Around this time, Kessler experienced a Hemingway-like Moment of Truth: he realized why the mayor’s office had been so upset about his providing the report to the Ethics Commission. In fighting what he believed to be Li Mandri’s questionable contracts, Kessler was on the wrong team. The mayor was on the pro–Li Mandri team, explains the suit. Dubick and the mayor’s chief of staff, Kris Michell, were particularly angry with Kessler for being the skunk at the mayor’s garden party, says the suit.
In late October and into November 2008, the axe began to fall in stages. First, Kessler was told that one-third of his staff would be reporting directly to the mayor. Then Kessler heard a rumor that his own head would be in the guillotine. When he questioned his boss William Anderson, he initially acted surprised, but finally Anderson admitted it was true: Kessler would be gone. Another employee was being demoted into his position. His job was to train her before he packed up his papers and departed.
According to the suit, Kessler asked his supervisor if his (Kessler’s) cooperation with the investigators and Ethics Commission had cooked his goose. Anderson said, “It certainly ruined [Kessler’s] relationship with Mayor Sanders’s office, and Mayor Sanders’s office lost their trust in [Kessler].” Therefore, Kessler alleges in the suit that the cause of his termination, which occurred on November 21, was his cooperation with the two investigators and the Ethics Commission, as well as his attempts to rein in Li Mandri’s abuses. (The Ethics Commission later concluded that it had no jurisdiction in the matter.)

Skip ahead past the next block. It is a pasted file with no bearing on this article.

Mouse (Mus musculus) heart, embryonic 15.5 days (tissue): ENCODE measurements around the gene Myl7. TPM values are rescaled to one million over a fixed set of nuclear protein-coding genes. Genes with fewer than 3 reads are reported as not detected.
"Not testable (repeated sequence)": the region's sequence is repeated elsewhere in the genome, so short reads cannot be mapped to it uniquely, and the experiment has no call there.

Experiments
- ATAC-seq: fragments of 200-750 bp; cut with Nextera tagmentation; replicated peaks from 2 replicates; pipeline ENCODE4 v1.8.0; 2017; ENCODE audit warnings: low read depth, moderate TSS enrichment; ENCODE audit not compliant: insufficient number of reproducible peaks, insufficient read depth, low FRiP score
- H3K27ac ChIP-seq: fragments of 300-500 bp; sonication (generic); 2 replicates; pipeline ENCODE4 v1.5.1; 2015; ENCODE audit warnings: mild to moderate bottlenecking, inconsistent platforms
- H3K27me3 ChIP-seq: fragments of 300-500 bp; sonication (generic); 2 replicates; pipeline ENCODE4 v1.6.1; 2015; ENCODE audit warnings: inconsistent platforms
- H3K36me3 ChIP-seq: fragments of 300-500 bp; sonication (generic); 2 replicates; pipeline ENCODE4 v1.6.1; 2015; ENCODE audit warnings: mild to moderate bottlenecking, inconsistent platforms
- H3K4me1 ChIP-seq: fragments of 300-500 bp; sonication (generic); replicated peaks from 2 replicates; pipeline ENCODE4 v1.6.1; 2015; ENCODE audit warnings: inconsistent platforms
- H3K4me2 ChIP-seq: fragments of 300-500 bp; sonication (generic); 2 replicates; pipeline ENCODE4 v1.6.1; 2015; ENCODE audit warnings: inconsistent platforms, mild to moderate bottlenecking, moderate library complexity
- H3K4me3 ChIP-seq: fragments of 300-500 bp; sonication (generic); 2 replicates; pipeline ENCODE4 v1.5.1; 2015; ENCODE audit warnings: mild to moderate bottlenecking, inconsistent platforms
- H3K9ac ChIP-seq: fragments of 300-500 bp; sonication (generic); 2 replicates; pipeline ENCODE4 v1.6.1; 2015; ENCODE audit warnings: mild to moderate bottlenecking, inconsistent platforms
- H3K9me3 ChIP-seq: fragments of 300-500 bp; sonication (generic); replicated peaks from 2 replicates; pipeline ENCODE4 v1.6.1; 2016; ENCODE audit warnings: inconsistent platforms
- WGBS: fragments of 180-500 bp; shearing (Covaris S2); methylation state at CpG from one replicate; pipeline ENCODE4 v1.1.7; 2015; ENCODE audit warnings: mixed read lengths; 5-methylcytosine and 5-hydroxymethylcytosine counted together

Judge John S. Meyer has already dismissed parts of Kessler’s lawsuit, “but we still have the guts of our case,” says Joshua Gruenberg, Kessler’s lawyer, who has made a settlement offer. The city attorney’s office will only say that last Friday it filed for dismissal of Kessler’s suit. Gruenberg is confident this summary judgment motion attempt won’t get anywhere. Unless the schedule is changed for some reason, the trial is set to begin June 10.
Another key matter is not discussed in the FBI/police investigation. Kessler initially went to law enforcement because a police officer told him that Mannino, who was on the board of the business improvement district council, had been convicted of a felony. In July of 1979 in New York City, undercover agents of the Drug Enforcement Administration traced Quaalude sales to a Paul Mannino and ultimately found boxes of the drugs in his car, according to federal records. Mannino was indicted in February of 1980; a jury convicted him of violation of federal drug, firearms, and racketeering laws. He lost his appeal and went to prison. Li Mandri met Mannino around 2000.
Mannino, who was ultimately fired from the North Bay Association, now heads Throwdown Elite Training Center, a Midway-area facility that teaches such skills as kickboxing and jujitsu. He did not return three calls.